“Science Fiction? Isn’t that that stuff about bug-eyed monsters and lasers and Wil Smith?”

Posted: March 21, 2011 in critique, sci fi

Every couple of weeks, some new movie comes out that purports to be science fiction, and as a raving geek, I will tend to go see it. I am almost always disappointed. I want “Foundation”. I get “Independence Day”. I want “Dune”. I get “Independence Day” disguised as something called “Battle: Los Angeles”. I want “Stranger in a Strange Land” and I get “Dances With Wolves”-oh, I mean “Avatar”. I want “Do Androids Dream of Electric Sheep” and I get “Blade Runner”. Maybe it’s me. It usually is, of course, but it bugs me anyway, and here’s why.
Back in the day, in what they refer to as the Golden Age of Science Fiction, you had writers like Isaac Asimov, A. E. van Vogt, Robert Heinlein, Arthur C. Clarke, et. al., writing about galactic empires, colonists in space, the impact of new inventions on society, the thoughts of totally alien intelligence, and the like. These stories made readers think. What would life be like if we had artificially intelligent machines? How would humankind adapt to life on new worlds? What impact would sentience from another star have on the day – to – day life of the average New Yorker? These, and thousands of otjer questions were asked by a fairly diverse group of thinkers – amateur futurists, really. Some were navy men. Others were tinkerers and engineers, or astronomers, or physicists. What they all shared in common was a love of words, of ideas, of the phrase, What If? (I think that was the name of a publication that was popular, once. Don’t quote me.) Another thing they had in common was that their works appeared in “pulp” magazines. Cheap paper, lurid illustrations on the cover. Giant brained, claw – men from Venus clutching screaming blond maidens in form – fitting space suits while lantern – jawed Marlboro men blasted at them with their sparkly ray guns. Editors would change the names of an author’s cherished story from a nuanced, thought provoking remark into a one – word, smack you upside the head assault or a title dripping with prurient interest. They did this, of course, to sell magazines. Even so, these stories still retained their germ of an idea that got through. Money was made, brains were expanded, and everyone was happy.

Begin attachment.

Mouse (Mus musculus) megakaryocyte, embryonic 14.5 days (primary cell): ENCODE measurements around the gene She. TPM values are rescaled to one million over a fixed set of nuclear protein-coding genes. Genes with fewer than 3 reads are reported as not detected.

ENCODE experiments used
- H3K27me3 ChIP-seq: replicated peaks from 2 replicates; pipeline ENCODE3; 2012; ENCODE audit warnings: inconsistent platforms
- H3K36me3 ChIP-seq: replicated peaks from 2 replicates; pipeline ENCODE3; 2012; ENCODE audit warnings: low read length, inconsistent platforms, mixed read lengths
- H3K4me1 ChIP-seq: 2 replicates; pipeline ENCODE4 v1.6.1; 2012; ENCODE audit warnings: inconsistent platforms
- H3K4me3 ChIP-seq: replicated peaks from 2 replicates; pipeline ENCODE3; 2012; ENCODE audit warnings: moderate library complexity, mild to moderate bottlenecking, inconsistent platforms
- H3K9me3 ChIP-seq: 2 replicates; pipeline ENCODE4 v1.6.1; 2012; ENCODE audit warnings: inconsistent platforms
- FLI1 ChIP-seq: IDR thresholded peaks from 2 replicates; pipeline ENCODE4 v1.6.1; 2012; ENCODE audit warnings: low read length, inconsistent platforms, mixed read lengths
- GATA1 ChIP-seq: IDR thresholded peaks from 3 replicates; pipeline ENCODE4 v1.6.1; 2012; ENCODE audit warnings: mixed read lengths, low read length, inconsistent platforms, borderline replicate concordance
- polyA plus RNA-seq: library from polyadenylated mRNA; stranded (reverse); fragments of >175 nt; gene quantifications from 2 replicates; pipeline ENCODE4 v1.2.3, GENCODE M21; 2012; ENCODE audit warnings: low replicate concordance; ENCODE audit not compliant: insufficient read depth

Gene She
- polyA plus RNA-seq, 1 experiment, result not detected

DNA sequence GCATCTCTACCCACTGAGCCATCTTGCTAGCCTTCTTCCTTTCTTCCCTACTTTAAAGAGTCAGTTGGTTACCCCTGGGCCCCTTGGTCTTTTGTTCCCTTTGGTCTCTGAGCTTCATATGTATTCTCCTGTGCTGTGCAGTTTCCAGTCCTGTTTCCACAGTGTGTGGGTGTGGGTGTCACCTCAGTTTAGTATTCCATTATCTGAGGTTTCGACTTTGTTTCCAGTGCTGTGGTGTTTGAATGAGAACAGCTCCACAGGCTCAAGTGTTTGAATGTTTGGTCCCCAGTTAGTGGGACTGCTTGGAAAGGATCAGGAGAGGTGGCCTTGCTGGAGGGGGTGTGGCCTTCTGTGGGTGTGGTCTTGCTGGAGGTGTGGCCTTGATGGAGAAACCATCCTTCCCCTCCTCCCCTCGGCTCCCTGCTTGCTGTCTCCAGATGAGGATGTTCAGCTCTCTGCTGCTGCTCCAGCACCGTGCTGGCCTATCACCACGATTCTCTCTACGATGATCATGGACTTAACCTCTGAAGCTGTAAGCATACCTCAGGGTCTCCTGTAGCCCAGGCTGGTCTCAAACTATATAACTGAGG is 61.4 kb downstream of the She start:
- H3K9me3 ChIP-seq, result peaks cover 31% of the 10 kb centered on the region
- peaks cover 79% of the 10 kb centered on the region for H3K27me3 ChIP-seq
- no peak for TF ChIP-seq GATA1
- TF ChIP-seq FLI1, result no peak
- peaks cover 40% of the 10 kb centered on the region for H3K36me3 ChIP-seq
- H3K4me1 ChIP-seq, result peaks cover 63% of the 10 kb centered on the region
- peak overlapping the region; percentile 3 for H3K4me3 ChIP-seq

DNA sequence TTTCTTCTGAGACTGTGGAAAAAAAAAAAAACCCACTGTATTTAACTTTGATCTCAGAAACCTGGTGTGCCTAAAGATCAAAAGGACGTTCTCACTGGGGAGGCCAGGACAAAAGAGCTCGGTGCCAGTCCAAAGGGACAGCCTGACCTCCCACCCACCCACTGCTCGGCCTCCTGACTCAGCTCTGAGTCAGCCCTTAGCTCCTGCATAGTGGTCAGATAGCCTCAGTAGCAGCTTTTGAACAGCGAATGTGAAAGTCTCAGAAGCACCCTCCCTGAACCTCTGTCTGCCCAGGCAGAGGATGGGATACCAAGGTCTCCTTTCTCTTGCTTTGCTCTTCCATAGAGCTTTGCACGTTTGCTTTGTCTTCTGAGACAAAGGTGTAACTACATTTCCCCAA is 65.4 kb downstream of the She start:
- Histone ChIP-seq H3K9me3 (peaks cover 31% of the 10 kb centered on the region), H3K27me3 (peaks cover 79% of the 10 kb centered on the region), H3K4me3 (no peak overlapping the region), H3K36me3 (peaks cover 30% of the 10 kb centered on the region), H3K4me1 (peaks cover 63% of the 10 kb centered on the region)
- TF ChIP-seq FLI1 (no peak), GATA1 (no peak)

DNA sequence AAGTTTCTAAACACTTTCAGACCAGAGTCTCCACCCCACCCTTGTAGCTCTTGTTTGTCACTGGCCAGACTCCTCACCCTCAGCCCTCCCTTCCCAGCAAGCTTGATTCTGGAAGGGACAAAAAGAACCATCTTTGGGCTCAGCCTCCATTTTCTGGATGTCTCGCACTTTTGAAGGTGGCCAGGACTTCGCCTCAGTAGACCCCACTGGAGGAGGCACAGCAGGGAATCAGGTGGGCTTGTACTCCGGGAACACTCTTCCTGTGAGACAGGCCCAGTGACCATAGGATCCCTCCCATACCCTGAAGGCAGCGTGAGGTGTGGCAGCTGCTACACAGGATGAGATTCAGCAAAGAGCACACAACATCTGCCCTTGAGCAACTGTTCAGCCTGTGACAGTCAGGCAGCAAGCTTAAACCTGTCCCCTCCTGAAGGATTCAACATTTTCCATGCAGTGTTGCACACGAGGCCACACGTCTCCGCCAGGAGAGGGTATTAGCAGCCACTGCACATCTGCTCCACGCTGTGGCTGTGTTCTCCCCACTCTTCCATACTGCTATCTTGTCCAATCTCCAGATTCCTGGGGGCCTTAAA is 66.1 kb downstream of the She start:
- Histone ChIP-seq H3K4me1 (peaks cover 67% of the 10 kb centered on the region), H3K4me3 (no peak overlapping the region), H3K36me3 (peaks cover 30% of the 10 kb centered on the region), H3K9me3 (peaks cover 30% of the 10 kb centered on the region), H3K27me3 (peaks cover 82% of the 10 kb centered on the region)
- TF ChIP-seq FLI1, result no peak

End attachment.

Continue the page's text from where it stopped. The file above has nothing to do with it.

This I cannot say for the movies that pop up all the time. Movie executives meet up and say, “well, what about a movie about a pirate, but in Space? And instead of a parrot on his shoulder, let’s make him a smart-assed little robot with Jack Black’s voice? And can we put Megan Fox in there, somehow? Preferably as naked as we can get without getting a hard R rating?” (As I type this, I feel bad, because somewhere, there’s a Hollywood type going, “And let’s put Wil Smith in it too, but in a dress…”) Movies are a business, I know. More than that, they are a BIDNESS, which, if you hail from my neighborhood, means that it’s all about making mo’ money, mo’ money, mo’ money. Keepin’ that income comin’ in. Fine. Make that loot. But, damn, can we make more than one movie while we’re at it?
The Empire of Asimov is not the Empire of Herbert, or of van Vogt. Clarke’s aliens weren’t Heinlein’s, or Bradbury’s. Harrison’s over-populated world wasn’t the same one as Brunner’s; Butler’s shapeshifters weren’t…well, anybody’s. You get the picture. But every movie I see seems to trot out the same tired scenario that can be discerned a mile away by anybody with half a brain and just a passing acquaintance with video games. Science fiction is supposedly the literature of the imagination, and it can be, in some instances, be made into film that opens the mind to challenging new vistas and perceptions (“Twelve Monkeys”, anyone?) What’s more, money can be made, and it doesn’t always have to come in the form of Happy Meal tie-ins (“Alien” comes to mind here).
And here we come to the real crux of the problem. Money. Crappy movie gets made, with lots of explosions and lasers and blood sucking freaks from another world, and we spend mad loot to go see it. This says to the Hollywood big wigs, that the public wants more of the same, this time with more Rene Olmstead ass and Justin Bieber.
Oh, crap.I think I just pitched the gritty reboot to Logan’s Run, y’all. Sorry ’bout that.

words and pictures © Christopher Ward. All rights reserved.


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